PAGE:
Awareness still a good tool to fight area crime
by DAVID DAVIS, Managing Editor
Feb 06, 2013 | 729 views | 0 0 comments | 5 5 recommendations | email to a friend | print
The mapping system employed by the Bradley County Juvenile Justice Center is paying dividends as local law enforcement becomes aware of the tool, but public awareness is still the best tool.

Youth Services Officer Nancy Stanfield explained Tuesday that while technology is important, the most effective crime-fighting tool available in a community is the community itself. If someone observes suspicious activity, then report it to the police.

She told partners of the Tennessee Targeted Community Crime Reduction grant Tuesday during the monthly meeting at the juvenile center that the public needs to look, pay attention to surroundings and notify the proper authorities of suspicious activity.

“It’s paying attention to your surroundings,” she said. “You can’t fix something if you don’t know it’s broken.”

But, police have different criteria than the general public and it is not always apparent if anything suspicious is being done.

“It takes time to work whatever it is. You have to collect information and it just takes awhile. The results of what we’re doing today might not show up until 10 years later,” the youth officer said. “You’ve got to remember that gang members have the same rights as you and me. You can’t do anything any different even though they might be tatted from head to toe and have their bandanas hanging out of their pockets.”

Stanfield said the mapping system that went into use in 2011 paid off in a big way after the database was used to solve a crime near the Cleveland Emergency Shelter. It was believed that one juvenile molested an 8 year-old boy.

“We looked at the map and found all sex offenders within a two-block area that had passed through the juvenile court system. That was on a Thursday. He was arrested Friday night,” she said.

There was one individual who stood out more than the others. That information was provided to Cleveland Police Department detective Andy Wattenbarger. As it turned out, that particular individual was actually a juvenile who had been previously tried as an adult. He was out of jail at the time of the felony.

In that case, the mapping system fulfilled its original purpose of building a database accessible to local law enforcement.

“Now we’re seeing how the database can be used to identify gang members,” said Juvenile Justice Center Director Terry Gallagher. “We’re planning for 10 years down the road with gang activity, because we know it’s headed this way and we want to be ahead of the game as much as possible. We don’t want to sit back and wait until everything is so far down the road that we’re trying to catch up.”

Stanfield said most gang members just want to fit in somewhere, so it is vitally important that parents know what their kids do and who their friends are.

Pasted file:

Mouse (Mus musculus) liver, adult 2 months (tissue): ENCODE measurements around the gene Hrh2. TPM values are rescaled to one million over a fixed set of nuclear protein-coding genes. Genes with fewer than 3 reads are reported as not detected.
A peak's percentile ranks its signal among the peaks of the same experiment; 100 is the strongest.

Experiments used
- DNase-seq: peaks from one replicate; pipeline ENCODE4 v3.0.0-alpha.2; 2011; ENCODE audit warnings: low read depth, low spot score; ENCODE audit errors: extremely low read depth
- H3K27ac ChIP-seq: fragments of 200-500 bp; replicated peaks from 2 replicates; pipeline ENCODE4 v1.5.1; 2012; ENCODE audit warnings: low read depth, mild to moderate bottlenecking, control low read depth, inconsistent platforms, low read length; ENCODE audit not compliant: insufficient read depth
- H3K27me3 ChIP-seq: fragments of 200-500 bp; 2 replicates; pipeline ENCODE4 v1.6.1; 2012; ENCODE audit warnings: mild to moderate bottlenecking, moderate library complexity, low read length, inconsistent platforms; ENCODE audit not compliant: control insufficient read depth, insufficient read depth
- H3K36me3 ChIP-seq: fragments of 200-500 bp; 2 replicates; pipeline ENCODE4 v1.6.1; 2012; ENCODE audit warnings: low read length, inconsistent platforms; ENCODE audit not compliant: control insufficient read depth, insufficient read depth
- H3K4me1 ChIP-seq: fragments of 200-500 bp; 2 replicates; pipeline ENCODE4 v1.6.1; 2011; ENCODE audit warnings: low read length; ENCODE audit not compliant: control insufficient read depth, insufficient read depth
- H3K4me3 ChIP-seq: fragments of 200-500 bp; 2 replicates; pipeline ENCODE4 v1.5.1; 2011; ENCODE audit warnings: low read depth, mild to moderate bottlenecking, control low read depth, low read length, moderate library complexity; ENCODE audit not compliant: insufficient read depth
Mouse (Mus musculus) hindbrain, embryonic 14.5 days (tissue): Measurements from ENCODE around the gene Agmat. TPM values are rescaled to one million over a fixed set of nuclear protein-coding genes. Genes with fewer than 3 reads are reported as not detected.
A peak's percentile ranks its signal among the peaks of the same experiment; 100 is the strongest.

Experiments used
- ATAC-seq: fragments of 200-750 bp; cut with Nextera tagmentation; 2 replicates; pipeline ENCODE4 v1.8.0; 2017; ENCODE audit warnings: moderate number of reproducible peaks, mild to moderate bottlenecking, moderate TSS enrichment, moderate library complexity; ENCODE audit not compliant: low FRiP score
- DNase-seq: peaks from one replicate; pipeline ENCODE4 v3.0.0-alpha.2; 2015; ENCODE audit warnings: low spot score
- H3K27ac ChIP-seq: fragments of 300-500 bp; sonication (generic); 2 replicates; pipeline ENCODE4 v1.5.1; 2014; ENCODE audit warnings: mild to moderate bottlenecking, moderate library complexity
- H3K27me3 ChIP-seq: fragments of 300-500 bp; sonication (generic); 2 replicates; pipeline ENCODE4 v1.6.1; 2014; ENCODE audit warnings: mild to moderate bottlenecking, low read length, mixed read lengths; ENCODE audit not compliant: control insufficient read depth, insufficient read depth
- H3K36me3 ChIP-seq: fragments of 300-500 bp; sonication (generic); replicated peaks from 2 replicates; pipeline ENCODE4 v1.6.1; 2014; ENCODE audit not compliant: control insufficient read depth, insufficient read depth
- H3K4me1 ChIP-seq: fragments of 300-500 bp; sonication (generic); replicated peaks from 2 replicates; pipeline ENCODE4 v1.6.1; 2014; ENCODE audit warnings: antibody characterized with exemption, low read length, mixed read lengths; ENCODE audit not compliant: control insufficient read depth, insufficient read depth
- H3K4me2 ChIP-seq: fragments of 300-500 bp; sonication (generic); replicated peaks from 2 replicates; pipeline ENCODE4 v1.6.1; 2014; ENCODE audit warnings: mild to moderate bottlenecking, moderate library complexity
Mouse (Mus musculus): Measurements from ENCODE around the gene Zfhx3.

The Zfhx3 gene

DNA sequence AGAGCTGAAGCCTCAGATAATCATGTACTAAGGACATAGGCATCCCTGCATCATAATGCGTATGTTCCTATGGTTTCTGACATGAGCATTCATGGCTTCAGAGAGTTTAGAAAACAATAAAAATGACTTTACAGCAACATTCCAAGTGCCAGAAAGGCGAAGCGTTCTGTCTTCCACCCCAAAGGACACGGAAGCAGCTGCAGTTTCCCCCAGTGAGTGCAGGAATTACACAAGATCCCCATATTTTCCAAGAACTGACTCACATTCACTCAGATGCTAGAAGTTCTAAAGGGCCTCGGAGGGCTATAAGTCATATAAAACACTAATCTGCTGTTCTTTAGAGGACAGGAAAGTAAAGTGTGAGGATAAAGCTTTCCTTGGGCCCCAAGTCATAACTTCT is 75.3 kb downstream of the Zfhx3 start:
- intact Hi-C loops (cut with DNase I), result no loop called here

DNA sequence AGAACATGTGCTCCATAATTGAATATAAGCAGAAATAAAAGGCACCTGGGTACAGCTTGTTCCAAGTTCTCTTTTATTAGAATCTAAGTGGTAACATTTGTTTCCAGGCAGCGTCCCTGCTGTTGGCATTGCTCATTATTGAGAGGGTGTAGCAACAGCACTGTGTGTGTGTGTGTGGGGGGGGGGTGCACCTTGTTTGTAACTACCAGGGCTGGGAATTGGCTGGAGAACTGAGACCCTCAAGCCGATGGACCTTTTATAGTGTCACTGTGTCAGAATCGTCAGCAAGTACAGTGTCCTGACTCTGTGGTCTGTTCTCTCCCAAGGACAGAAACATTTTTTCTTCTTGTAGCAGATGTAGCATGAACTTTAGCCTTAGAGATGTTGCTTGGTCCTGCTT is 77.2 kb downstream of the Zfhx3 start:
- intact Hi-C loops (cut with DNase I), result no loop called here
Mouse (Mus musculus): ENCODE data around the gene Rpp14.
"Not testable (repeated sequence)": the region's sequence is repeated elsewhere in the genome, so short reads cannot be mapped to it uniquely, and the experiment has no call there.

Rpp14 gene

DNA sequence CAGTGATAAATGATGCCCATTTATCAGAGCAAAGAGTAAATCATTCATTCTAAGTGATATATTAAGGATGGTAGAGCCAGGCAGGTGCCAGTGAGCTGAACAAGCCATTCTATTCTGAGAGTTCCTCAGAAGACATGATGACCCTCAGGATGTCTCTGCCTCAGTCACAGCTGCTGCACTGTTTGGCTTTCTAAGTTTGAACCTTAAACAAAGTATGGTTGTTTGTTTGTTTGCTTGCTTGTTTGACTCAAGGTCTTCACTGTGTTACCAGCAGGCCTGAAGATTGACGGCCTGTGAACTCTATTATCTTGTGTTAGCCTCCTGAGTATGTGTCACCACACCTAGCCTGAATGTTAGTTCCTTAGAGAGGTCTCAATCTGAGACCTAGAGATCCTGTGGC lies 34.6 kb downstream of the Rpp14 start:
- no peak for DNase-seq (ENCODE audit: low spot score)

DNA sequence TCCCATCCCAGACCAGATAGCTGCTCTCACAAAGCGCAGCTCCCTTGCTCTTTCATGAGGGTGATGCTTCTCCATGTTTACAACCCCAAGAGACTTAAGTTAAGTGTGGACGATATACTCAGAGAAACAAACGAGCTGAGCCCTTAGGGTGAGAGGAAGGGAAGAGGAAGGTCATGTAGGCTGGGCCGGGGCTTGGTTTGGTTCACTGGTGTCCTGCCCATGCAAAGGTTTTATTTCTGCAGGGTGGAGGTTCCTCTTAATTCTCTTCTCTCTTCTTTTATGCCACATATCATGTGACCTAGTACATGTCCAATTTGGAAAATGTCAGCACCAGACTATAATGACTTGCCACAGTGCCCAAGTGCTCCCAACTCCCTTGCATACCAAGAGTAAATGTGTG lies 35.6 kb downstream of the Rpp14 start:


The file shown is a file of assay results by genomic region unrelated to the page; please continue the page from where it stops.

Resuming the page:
“We’ve got kids who come from poor families and well-to-do families. We had two brothers from an upper middle-class family and both of them claimed [allegiance to] Latin Kings,” she said. “As far as breaking the law or juvenile delinquency or anything, you don’t have a set socioeconomic profile. There is no cookie mold. It can affect anybody and everybody.”

If juvenile authorities have knowledge of delinquent behavior, then maybe that knowledge would help some other organization or agency, experts say.

“It’s all about being proactive. I don’t want 10 years from now to not feel safe on the streets after dark,” she said. “We want the Greenway to stay safe. If gang members or wannabe gang members know we’re watching, we’re collecting information, they might think again before they do something.”

In October 2010, Stanfield came up with the idea for a system that could “map” juvenile offenders.

“I wanted a system that would benefit youth service officers by knowing who their probationers lived near, and what types of crimes were being committed in those areas,” she said. She also wanted a system capable of being used by other agencies to identify where juvenile offenders lived who had committed certain crimes, and what crimes had been committed in certain areas of Bradley County.

Stanfield met with law enforcement officials at the Bradley County Sheriff’s Office to learn how their mapping system is used to track adults.

However, the juvenile system could not be combined with the adult system because the two systems are separate entities, and juvenile records are confidential.

After observing the adult mapping and tracking system, Stanfield took her ideas back to Gallaher, who was very supportive of the idea. Together, they looked into available grant possibilities to help the idea move forward. The Tennessee Targeted Community Crime Reduction grant was the one Gallaher felt would be best used for a mapping system.

The three-year, $800,000 grant is funded by the state. Its purpose is to focus on crime in south and east Cleveland. Its mission is to gather support from a wide spectrum of the community and reduce crime related to the use of alcohol and drugs, and to break the familial cycle of incarceration and recidivism.

The grant began Jan. 1, 2011, and ends June 30, 2013. It funds two police officers, a patrol car, and services provided by Boys & Girls Club, Behavioral Research Institute, Bradley County Juvenile Courts, the city of Cleveland and the GRAAB Coalition (Going Respectfully Against Addictive Behaviors).